Egyptian and Israeli accounts agree that Israel reacted very quickly when terrorists seized two armoured vehicles.

The Armed Forces succeeded in killing no less than 241 terrorists in five days. Yet terrorist operatives still moved in on motorcycles to remove the dead and wounded and take them to Sheikh Zuweid. And dozens of the attackers in the Sheikh Zuweid region emerged from inhabited areas. Senior military sources contacted by the Weekly all posed the same question. How could so many terrorists have been hiding in the area?

“They could only do this with tribal support,” says General Moussa.

Most of the terrorists killed in the counteroffensive were from the Sawarka and Romeilat tribes, says a reliable local source from Sinai.

Gazi Abu Farrag, a member of the Tarabin tribe, says the majority of those who took part in the attack were from the Al-Maniei clan, part of the Sawarka tribe, and came from Mahdiya village. Others were recruited from the Romeilat tribe which extends into Gaza.

Intelligence is key to the war against terrorism in Sinai yet it remains difficult to collect facts on the ground.

“There is no doubt that terrorist operatives plant misleading information,” says an intelligence expert. “And there are very significant gaps in what we know.

There are arms depots that have not yet been discovered and tunnels that are still working and being used to move terrorist elements into the Sinai from Gaza. An opening was discovered just a few days ago which could well have been used in last week’s attacks.”

As Al-Sisi appeared to confirm during his visit to Sinai the assassination of the prosecutor-general, attacks that occurred in ten governorates the day after, and the Sinai Province offensive are linked.

“Initial impressions of how the operation was planned, prepared and carried out suggest the Muslim Brotherhood was involved,” says General Moussa.

“There are clear signs of this in both the timing and objective of the operation. The Brotherhood has recently been able to reorder itself abroad and contact organisations with which it shares the goal of overthrowing the Egyptian state. These groups want to portray the Armed Forces as incapable of mounting an effective confrontation. From Turkey senior officials in the International Muslim Brotherhood coordinated with other terrorist organisations. They are all complicit in what is taking place.”

The relationship between jihadist salafist organisations in Sinai and Islamist movements such as the Muslim Brotherhood is now obvious, says General Halabi.

“The links and connections between them are perfectly clear, in terms of timing and preparations made abroad.”

Halabi says it is no coincidence that “countries that shelter these elements and whose media had begun to speak of the fall of Sheikh Zuweid faced only feeble diplomatic responses from other Arab regional powers.”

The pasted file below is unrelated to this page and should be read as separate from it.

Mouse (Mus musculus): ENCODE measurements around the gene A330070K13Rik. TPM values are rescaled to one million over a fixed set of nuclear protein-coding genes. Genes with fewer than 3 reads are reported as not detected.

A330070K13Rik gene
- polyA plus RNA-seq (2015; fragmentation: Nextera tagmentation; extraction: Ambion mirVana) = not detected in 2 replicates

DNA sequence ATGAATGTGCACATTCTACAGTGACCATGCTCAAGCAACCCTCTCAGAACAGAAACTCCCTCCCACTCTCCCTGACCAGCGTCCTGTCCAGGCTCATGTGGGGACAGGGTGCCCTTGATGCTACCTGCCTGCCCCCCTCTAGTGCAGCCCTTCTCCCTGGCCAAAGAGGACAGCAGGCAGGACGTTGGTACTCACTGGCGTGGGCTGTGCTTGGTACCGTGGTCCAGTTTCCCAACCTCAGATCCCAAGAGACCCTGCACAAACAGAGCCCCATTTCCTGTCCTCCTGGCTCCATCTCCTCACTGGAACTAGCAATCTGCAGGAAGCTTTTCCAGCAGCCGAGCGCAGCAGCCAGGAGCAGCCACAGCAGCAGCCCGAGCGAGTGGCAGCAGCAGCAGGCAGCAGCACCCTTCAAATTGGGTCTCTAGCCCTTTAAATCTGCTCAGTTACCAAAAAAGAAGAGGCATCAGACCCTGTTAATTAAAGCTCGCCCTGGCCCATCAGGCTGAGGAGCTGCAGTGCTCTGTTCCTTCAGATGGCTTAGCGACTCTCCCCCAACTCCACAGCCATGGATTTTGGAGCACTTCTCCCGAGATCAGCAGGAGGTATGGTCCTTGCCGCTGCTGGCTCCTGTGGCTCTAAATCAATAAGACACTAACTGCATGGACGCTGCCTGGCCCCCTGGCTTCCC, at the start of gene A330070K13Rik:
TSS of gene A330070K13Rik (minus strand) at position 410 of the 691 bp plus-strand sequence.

The international response to countries that shelter terrorist organisations and promote terrorism is clearly inadequate, insists Halabi. He singles out the UN for particular censure.

 “This terrorism [in Sinai] is related to [developments in] the region and the world. Why don’t the UN and Western countries take a stance against states, groups and individuals that finance and support terrorism? At the very least there is a convergence of interests between the Muslim Brotherhood and organisations confronting the [Egyptian] state and working to topple it and ring down its armed forces. The agenda is the same and there is a clear link through coordination and funding.”
Is there a Hamas connection?

Military sources say the terrorist operatives fled in the directions from which they came. Some headed for areas in Sheikh Zuweid but others made off in the direction of the border with Gaza. One source told the Weekly that the greatest number of attackers, who had targeted checkpoints in Rafah, fled in the direction of Gaza when they were pursued by F-16s. A reliable local source from the Sinai says there are still breaches in the border with Gaza.

Hamas denied involvement in the Sinai attack. Sources within the Palestinian group point to the hostility which exists between Hamas and IS. Yet Egyptian intelligence sources confirm that the Gaza continues to shelter hundreds, if not thousands, of potential terrorists.

A source from Sinai says fears are growing that IS could replace Hamas in Gaza. This, he said, was one of the reasons why Abu Obeida, spokesman for the Qassam Brigades, issued a videotaped statement denying any Hamas involvement in the Sinai operation in which he repeatedly used expressions such as “our sister Egypt and the Egyptian army”.

Yet ambiguity continues to surround the Hamas role. There have been reports that Moussa Abu Marzouq flew to Beirut last week to consult with members of the Iranian Revolutionary Guard and Hizbullah leaders over the possibility of concluding a truce with Israel given the extent of current tensions and the looming spectre of war. But there are also indications that Hamas is worried about pro-IS groups in Gaza.

“Some countries want to capitalise on the situation and turn it against Egypt, even if that is worrisome for Hamas or for those countries on its borders,” says one senior level source.